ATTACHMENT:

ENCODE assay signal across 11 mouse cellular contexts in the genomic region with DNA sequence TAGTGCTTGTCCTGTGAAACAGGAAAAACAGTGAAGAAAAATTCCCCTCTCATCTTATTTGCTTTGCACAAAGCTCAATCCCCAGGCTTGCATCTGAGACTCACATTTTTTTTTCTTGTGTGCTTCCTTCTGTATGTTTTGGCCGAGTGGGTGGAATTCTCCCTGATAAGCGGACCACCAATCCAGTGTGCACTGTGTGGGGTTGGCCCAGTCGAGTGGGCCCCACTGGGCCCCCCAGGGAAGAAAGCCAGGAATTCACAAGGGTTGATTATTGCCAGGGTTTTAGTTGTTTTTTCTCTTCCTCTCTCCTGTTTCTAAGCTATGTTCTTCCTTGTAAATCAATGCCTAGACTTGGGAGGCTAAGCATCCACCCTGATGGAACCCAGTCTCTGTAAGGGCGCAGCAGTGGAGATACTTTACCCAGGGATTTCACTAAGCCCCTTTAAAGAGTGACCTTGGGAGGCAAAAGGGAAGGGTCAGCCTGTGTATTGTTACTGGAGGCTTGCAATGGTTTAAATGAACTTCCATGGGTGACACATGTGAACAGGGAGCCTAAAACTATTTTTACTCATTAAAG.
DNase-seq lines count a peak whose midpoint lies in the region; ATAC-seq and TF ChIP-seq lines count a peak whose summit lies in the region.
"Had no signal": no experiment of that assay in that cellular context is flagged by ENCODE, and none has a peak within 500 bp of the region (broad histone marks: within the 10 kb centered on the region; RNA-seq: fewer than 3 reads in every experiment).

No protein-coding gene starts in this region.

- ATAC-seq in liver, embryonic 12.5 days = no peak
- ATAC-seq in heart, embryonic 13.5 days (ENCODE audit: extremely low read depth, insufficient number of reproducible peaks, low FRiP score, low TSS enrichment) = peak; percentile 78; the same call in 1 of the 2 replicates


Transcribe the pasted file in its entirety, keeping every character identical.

ENCODE assay signal across 11 mouse cellular contexts in the genomic region with DNA sequence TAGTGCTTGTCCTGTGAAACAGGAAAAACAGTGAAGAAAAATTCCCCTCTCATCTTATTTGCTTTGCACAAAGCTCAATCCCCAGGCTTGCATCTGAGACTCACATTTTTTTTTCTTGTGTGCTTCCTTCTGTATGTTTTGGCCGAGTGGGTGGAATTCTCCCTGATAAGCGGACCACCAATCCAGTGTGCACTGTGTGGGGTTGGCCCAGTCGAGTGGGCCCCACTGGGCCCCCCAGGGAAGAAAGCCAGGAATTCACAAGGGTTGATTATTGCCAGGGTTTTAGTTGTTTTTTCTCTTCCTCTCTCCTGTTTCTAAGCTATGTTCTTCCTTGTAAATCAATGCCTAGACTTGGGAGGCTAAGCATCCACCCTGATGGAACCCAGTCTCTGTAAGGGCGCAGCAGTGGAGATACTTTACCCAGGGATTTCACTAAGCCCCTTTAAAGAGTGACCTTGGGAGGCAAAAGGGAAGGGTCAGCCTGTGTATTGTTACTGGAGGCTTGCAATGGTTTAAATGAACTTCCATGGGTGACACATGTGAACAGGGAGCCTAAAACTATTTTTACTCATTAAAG.
DNase-seq lines count a peak whose midpoint lies in the region; ATAC-seq and TF ChIP-seq lines count a peak whose summit lies in the region.
"Had no signal": no experiment of that assay in that cellular context is flagged by ENCODE, and none has a peak within 500 bp of the region (broad histone marks: within the 10 kb centered on the region; RNA-seq: fewer than 3 reads in every experiment).

No protein-coding gene starts in this region.

- ATAC-seq in liver, embryonic 12.5 days = no peak
- ATAC-seq in heart, embryonic 13.5 days (ENCODE audit: extremely low read depth, insufficient number of reproducible peaks, low FRiP score, low TSS enrichment) = peak; percentile 78; the same call in 1 of the 2 replicates